Achieving a patient-centred consultation by giving feedback in its early phases
- aDepartment of Primary Care, University of Liverpool, Liverpool L69 3GB, UK, bSchool of Medicine, University of Hull, East Riding Campus, Hull HU10 6NS, UK
- Dr Hak, Department of Primary Care, University of Liverpool, Whelan Building, Quadrangle, Brownlow Hill, Liverpool L69 3GB, UK
- Accepted 9 February 1999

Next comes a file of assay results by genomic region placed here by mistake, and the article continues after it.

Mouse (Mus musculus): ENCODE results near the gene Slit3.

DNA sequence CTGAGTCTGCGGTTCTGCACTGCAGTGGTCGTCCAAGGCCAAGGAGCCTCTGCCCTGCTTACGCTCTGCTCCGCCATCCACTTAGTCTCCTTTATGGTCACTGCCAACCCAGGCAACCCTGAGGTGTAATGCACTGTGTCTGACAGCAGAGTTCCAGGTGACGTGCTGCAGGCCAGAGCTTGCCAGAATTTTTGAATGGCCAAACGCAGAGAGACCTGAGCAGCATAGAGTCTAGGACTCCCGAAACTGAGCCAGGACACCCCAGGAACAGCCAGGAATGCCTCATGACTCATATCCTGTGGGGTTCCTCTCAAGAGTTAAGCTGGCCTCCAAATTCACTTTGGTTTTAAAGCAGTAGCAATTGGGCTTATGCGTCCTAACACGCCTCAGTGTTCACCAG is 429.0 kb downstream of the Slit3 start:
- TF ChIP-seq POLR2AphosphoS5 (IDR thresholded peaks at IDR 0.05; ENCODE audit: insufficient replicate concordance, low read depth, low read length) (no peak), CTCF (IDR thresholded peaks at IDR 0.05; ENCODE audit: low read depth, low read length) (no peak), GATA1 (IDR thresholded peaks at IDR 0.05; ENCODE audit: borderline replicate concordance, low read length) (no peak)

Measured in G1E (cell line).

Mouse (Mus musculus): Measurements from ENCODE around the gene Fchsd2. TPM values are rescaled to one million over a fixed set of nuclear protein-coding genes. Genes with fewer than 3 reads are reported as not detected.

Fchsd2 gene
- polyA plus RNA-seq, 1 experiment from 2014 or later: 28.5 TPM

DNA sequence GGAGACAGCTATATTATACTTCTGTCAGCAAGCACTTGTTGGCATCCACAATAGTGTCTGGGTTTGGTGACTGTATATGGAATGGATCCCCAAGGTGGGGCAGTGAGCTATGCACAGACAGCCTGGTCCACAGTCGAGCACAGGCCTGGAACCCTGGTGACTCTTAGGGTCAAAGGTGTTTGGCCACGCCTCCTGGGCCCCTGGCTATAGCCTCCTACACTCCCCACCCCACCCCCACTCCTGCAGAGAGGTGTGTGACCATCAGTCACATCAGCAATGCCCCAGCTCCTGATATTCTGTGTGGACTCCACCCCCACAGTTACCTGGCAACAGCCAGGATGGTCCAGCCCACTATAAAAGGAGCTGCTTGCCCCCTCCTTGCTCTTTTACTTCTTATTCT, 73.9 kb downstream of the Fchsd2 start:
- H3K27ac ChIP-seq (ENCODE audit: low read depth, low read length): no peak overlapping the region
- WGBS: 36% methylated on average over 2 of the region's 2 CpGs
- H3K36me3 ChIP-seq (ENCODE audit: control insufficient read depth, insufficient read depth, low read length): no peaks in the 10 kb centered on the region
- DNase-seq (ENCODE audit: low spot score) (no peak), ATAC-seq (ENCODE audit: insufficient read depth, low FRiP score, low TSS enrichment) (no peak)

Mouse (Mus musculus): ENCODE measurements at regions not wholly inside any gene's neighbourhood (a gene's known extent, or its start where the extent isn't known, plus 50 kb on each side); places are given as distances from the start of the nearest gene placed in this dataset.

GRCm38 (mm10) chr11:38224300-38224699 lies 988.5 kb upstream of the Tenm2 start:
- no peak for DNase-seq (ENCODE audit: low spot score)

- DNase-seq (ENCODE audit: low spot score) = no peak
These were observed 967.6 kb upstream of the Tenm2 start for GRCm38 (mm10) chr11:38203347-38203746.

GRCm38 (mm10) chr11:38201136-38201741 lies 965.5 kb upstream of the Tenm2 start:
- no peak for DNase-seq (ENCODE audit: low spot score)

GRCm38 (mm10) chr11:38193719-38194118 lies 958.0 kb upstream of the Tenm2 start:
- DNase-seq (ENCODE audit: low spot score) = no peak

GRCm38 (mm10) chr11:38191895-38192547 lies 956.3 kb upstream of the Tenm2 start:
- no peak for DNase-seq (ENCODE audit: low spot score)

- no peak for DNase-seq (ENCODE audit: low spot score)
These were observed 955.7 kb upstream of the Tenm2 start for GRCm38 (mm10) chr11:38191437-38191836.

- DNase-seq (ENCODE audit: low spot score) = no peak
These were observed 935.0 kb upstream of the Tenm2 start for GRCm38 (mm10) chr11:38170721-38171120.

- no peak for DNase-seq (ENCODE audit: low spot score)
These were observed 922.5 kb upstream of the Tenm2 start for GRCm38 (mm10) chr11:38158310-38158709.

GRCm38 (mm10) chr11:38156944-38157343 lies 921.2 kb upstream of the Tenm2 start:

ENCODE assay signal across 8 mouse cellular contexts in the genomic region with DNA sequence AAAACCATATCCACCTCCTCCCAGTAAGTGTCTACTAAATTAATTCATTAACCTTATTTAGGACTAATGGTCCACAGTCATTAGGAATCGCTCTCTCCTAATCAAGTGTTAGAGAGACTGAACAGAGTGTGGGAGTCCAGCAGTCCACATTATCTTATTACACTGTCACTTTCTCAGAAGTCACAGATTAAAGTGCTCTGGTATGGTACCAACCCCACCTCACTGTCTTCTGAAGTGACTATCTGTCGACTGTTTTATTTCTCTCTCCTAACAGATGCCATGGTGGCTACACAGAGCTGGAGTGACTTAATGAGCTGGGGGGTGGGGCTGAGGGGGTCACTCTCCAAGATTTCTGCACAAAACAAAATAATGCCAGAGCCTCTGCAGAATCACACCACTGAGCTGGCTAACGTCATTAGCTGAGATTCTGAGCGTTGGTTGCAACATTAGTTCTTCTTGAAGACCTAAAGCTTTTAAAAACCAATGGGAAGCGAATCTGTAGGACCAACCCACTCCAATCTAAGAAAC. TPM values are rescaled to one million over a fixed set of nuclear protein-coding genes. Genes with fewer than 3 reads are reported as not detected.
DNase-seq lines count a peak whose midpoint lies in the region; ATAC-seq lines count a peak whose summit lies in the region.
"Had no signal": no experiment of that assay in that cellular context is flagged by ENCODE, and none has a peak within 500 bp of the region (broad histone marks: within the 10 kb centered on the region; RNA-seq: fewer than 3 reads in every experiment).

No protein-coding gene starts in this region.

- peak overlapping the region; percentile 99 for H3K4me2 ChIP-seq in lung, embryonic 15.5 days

The traditional medical consultation comprises history, examination, and investigations, followed by explanation to the patient of diagnosis and management. In the course of studying a series of tape-recorded consultations in a specialist medical clinic for chronic fatigue, we have observed a different structure. In some consultations, those categorised as more ‘patient-centred’, doctors introduced explanation and education into the early history-taking stage. This strategy is contrasted with the traditional approach, where the doctor only elicits information during the history, and gives an explanation later. The ‘early feedback’ strategy may result in patients with chronic illnesses achieving greater understanding of their symptoms. We discuss the implication of these findings for medical training.